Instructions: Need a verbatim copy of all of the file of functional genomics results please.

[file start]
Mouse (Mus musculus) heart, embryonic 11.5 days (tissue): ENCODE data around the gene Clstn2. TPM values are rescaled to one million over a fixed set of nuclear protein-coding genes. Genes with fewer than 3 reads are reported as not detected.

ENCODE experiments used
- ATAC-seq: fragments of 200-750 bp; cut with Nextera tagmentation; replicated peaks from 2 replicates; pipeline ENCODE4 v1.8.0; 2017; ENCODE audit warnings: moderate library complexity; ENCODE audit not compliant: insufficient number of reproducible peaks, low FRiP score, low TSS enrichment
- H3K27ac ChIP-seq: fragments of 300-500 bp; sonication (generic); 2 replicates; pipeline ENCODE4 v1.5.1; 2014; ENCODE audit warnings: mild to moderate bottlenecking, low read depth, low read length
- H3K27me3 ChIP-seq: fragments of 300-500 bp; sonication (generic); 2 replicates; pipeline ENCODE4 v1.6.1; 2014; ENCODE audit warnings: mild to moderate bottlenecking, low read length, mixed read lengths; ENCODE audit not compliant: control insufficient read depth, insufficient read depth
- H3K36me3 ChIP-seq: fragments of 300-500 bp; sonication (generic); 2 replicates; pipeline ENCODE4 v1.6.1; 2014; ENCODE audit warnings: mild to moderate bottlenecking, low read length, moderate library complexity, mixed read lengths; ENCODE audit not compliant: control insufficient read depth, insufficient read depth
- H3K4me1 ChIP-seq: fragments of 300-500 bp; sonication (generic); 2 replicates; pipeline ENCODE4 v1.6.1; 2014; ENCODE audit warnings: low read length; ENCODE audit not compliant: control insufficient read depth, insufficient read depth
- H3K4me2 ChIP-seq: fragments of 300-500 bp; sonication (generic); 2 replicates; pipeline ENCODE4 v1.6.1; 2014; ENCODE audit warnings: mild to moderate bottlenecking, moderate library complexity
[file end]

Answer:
Mouse (Mus musculus) heart, embryonic 11.5 days (tissue): ENCODE data around the gene Clstn2. TPM values are rescaled to one million over a fixed set of nuclear protein-coding genes. Genes with fewer than 3 reads are reported as not detected.

ENCODE experiments used
- ATAC-seq: fragments of 200-750 bp; cut with Nextera tagmentation; replicated peaks from 2 replicates; pipeline ENCODE4 v1.8.0; 2017; ENCODE audit warnings: moderate library complexity; ENCODE audit not compliant: insufficient number of reproducible peaks, low FRiP score, low TSS enrichment
- H3K27ac ChIP-seq: fragments of 300-500 bp; sonication (generic); 2 replicates; pipeline ENCODE4 v1.5.1; 2014; ENCODE audit warnings: mild to moderate bottlenecking, low read depth, low read length
- H3K27me3 ChIP-seq: fragments of 300-500 bp; sonication (generic); 2 replicates; pipeline ENCODE4 v1.6.1; 2014; ENCODE audit warnings: mild to moderate bottlenecking, low read length, mixed read lengths; ENCODE audit not compliant: control insufficient read depth, insufficient read depth
- H3K36me3 ChIP-seq: fragments of 300-500 bp; sonication (generic); 2 replicates; pipeline ENCODE4 v1.6.1; 2014; ENCODE audit warnings: mild to moderate bottlenecking, low read length, moderate library complexity, mixed read lengths; ENCODE audit not compliant: control insufficient read depth, insufficient read depth
- H3K4me1 ChIP-seq: fragments of 300-500 bp; sonication (generic); 2 replicates; pipeline ENCODE4 v1.6.1; 2014; ENCODE audit warnings: low read length; ENCODE audit not compliant: control insufficient read depth, insufficient read depth
- H3K4me2 ChIP-seq: fragments of 300-500 bp; sonication (generic); 2 replicates; pipeline ENCODE4 v1.6.1; 2014; ENCODE audit warnings: mild to moderate bottlenecking, moderate library complexity